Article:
Just like we knew it would happen, the holiday season is coming to an end and 2023 is ready to begin! This past week our home was flooded with new puzzles, books, clothes, and toys, and was an absolute mess after having our two toddlers home from day care for the week. I’m not big on New Year’s resolutions, but I do appreciate the opportunity the calendar change brings to reflect, set intentions, and start anew.
This year, preparing for the new year with my family started with a post-holiday cleanout. We needed space for our fun, new gifts, and there were plenty of items we had outgrown or weren’t serving us anymore. Before I knew it, there were bags and bags of things we didn’t need, and I was stuck wondering what to do next! How do I dispose of clothes and textiles that aren’t nice enough to donate? What do I do with pillows and stuffed animals that aren’t accepted at donation centers? How should I handle sentimental items that sit in a box in storage but feel hard to give or throw away? Whether it’s a new year cleanup, spring cleaning, or readying for a move, here are a few solutions for responsibly ridding of belongings you no longer need.
Donation Pick-up and Drop-off
There are a handful of non-profit organizations that will pick-up household items, large furniture, appliances and more, and reuse the items to service communities in need. They also have drop-off locations that accept donations at no cost.
Habitat for Humanity believes that everyone everywhere should have a healthy, affordable place to call home. Donations made to ReStore support Habitat’s mission and are tax deductible. You can schedule a pickup at no charge or arrange a priority pickup for a fee.
Bridging is a non-profit serving the Twin Cities that provides donated furniture and household goods to families and individuals transitioning out of homelessness and poverty, with the goal of housing stability. They offer a scheduled, fee-based, pickup service for $125 per visit.
Society of Saint Vincent DePaul was founded to relieve poverty in Minnesota while also addressing the situations that cause it. They offer no fee pickup with a tax-deductible donation with the requirement of at least two large pieces of furniture being given.
Arc’s Value Village is driven to ensure opportunities for individuals with intellectual and developmental disabilities and their families to achieve full and satisfying lives. Visit their website to find a donation location near you.
DAV of Minnesota is a membership organization made up exclusively of Minnesota men and women disabled in our nation’s defense. Their mission is to fulfill our promises to the men and women who served. They empower veterans to live high quality lives of respect and dignity. They have donation centers throughout the state of Minnesota that accept clothing and household items.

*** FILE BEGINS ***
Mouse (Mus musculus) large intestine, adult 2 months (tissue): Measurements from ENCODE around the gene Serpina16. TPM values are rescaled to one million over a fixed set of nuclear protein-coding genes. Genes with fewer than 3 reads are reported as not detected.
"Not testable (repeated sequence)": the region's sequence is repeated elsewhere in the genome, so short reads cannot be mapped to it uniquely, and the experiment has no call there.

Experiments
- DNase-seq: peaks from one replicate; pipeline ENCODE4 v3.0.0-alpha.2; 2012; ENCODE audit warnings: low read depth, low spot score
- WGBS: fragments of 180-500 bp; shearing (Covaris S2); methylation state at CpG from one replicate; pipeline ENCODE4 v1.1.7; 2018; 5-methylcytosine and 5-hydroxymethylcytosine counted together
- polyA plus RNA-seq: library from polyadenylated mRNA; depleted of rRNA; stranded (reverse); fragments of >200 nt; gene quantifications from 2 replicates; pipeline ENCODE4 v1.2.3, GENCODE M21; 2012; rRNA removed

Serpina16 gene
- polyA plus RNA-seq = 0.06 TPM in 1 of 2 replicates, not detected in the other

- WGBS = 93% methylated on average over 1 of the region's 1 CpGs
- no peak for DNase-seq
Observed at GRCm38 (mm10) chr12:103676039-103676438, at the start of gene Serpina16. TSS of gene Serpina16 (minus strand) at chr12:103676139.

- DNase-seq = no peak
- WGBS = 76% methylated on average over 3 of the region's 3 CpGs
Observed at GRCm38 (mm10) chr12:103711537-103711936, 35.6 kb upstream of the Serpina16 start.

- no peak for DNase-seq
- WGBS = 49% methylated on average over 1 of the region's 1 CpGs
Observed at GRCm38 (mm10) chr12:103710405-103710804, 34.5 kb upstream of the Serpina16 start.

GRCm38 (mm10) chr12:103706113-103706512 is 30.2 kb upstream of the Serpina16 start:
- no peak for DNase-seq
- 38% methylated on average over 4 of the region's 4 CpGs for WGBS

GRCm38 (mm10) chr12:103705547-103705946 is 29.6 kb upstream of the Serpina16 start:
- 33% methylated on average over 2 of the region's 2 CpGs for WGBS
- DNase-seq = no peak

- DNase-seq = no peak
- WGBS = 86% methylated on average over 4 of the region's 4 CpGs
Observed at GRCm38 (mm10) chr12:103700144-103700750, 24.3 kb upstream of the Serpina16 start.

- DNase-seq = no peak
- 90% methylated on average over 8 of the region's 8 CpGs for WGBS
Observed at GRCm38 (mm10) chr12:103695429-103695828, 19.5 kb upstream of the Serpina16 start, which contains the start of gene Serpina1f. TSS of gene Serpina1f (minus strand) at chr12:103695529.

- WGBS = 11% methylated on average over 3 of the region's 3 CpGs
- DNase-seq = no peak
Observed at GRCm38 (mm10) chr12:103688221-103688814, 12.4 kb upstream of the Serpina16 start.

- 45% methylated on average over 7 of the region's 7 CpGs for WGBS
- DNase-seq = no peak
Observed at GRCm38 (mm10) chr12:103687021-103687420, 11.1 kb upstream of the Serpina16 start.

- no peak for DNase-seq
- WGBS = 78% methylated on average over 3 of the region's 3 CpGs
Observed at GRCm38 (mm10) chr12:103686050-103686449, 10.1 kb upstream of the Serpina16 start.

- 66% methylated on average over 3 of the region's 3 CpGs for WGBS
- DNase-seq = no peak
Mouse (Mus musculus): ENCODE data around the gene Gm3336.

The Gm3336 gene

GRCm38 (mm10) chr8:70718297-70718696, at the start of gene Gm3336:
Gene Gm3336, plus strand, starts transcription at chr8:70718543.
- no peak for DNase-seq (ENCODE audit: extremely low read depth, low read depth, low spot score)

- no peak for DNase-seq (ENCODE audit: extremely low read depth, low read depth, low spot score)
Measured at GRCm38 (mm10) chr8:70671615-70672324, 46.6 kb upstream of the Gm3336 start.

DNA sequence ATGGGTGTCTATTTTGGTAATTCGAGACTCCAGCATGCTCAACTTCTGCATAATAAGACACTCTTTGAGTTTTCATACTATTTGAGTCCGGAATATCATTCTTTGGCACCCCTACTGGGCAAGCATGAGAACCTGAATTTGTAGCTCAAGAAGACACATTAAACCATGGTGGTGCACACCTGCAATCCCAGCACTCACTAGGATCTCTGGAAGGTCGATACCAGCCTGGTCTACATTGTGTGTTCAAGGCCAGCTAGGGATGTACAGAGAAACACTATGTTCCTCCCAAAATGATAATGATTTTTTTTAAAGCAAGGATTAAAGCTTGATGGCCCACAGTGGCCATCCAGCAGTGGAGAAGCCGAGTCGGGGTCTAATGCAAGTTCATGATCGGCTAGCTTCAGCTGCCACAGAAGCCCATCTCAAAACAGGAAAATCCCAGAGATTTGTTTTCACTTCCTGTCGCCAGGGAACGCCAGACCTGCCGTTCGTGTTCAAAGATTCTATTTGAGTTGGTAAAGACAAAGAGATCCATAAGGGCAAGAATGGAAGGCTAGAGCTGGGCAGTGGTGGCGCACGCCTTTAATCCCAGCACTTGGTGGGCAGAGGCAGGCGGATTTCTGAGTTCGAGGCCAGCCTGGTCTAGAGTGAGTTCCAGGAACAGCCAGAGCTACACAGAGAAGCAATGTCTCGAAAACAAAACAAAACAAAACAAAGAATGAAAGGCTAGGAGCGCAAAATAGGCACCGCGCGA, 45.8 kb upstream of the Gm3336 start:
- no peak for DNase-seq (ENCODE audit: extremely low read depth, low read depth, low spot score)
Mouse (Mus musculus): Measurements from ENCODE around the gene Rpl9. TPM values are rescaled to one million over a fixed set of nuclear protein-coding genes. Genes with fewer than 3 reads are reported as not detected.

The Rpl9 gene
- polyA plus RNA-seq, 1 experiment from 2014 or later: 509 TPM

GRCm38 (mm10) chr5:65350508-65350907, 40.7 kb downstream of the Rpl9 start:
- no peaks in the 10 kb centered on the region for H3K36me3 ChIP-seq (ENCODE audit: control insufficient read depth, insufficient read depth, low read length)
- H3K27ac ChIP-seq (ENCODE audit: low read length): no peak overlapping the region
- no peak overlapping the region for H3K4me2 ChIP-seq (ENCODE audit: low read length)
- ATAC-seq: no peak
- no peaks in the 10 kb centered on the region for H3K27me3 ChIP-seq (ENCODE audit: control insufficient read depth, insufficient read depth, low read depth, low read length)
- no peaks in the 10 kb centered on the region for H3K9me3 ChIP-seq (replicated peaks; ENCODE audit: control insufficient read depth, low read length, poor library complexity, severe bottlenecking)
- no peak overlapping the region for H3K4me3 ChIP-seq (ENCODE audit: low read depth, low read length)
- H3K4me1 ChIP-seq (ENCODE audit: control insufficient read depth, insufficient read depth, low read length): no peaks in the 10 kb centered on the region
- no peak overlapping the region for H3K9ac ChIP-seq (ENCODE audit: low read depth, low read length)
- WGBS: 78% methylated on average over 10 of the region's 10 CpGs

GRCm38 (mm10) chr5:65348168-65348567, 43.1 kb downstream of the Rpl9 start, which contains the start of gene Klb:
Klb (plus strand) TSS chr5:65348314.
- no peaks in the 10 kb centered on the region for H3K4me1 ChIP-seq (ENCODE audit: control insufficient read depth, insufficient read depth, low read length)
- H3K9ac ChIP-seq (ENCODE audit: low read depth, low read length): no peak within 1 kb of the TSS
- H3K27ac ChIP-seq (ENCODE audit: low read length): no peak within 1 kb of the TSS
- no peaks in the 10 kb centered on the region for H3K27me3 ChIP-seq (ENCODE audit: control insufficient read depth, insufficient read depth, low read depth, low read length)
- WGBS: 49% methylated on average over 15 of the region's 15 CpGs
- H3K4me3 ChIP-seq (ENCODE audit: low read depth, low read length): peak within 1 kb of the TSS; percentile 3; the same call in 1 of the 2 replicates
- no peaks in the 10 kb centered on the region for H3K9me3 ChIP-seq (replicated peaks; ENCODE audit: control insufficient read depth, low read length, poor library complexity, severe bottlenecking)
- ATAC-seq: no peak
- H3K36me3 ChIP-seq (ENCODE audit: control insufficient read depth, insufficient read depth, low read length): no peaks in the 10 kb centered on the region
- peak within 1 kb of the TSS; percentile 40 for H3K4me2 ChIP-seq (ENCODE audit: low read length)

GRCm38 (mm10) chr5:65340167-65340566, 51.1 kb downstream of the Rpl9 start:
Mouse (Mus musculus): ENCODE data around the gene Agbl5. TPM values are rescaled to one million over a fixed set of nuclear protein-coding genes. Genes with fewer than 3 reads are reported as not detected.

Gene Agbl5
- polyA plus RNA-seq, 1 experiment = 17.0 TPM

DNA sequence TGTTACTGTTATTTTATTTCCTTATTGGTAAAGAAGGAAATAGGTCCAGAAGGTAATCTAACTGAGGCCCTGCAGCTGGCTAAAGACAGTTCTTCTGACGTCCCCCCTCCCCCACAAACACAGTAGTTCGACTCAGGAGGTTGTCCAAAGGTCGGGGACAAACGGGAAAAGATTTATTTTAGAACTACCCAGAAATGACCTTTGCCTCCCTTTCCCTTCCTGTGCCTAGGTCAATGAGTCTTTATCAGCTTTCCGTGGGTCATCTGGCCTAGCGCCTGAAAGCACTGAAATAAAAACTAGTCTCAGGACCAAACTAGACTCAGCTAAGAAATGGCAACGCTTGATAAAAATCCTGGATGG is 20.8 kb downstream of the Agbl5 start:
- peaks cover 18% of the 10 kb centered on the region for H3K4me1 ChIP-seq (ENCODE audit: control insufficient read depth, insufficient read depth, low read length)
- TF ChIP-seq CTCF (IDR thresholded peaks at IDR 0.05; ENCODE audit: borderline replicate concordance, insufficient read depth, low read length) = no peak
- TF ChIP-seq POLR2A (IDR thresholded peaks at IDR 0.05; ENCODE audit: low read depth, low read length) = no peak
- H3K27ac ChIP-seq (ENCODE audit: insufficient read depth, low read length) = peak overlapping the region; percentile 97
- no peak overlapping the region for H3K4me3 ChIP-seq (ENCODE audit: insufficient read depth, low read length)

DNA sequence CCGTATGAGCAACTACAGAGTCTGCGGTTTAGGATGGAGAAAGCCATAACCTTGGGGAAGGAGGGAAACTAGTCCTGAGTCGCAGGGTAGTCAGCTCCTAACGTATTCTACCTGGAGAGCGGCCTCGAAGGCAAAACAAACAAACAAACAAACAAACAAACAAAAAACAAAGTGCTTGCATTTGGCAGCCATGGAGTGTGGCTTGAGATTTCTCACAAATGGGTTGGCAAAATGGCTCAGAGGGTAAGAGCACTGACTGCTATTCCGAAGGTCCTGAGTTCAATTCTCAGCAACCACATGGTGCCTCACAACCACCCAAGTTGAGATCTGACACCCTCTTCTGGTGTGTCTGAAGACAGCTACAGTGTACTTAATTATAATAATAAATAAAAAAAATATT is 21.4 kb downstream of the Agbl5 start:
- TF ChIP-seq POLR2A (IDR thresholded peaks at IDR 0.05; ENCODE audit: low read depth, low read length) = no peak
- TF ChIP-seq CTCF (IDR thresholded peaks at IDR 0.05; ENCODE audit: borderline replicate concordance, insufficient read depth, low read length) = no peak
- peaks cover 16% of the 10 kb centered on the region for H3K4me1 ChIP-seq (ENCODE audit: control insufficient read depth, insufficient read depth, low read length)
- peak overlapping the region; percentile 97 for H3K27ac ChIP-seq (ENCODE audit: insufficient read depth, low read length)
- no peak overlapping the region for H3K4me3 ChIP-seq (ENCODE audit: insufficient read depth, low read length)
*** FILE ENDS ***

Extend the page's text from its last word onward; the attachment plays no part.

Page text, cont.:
Epilepsy Foundation offers services for people with epilepsy and seizures across Minnesota and eastern North Dakota. Our programs educate, connect, and empower individuals and families throughout their epilepsy journey. Drop-off bins are available throughout the state and accept clothing and small household items.
Another great way to serve folks right in your neighborhood is to join your community’s Buy Nothing or NextDoor groups.
Buy Nothing Project exists to build community. Everything shared on Buy Nothing is given freely, neighbor to neighbor, no strings attached, and for free. They offer people a way to give and receive, share, lend and express gratitude through a worldwide gift economy network in which the true wealth is the web of connections formed between people. They believe that communities are more resilient, sustainable, equitable, and joyful when they have functional gift economies.
Nextdoor allows folks to connect to their neighborhood and find belonging. By bringing neighbors and organizations together, Nextdoor believes we can cultivate a kind world where everyone has a neighborhood they can rely on. It is a wonderful platform to offer-up items that no longer serve you but could be a gift to those in your community.
Terracycle is working to achieve their mission of Eliminating the Idea of Waste®. They have an abundance of free and fee-based recycling solutions. My favorite program so far is the Carter’s kid’s clothing recycling program! You can even earn rewards points at Carter’s by recycling your children’s clothing that is unsuitable for donation. What a deal!
Ridwell is an at-home, fee-based recycling program. They collect hard to recycle items, in a stylish bin they provide, that is intended to sit next to your front door. Every two weeks they come to your home and collect the items you’ve put in the bin on your porch. They collect textiles, lightbulbs, batteries, plastic films and more, and partner with local and domestic reuse and recycling partners so you know your stuff is going to the right place and staying out of the landfill.
Linens and Stuffed Animals
Oftentimes used bed pillows, blankets, linens, and stuffed animals aren’t accepted at donation and recycling centers. It can be helpful to reach out to local women’s, animal, or homeless shelter to donate clean linens in useable condition. Arrow’s Heart Animal Rescue in Zimmerman is often in need of these items and accepts used donations.
When preparing to donate, gift or recycle items, be sure everything is clean and in working condition. It is helpful to check websites for lists of acceptable items and other conditions for a successful donation. Taking the time and effort to re-home your belongings keeps good, reusable items out of landfills, and helps neighbors who need support. What a win—doing good for our fellow humans, protecting the environment, and creating a less cluttered and more peaceful home environment!
Guest Blogger: Katya Larsen, Stager, A Home Revival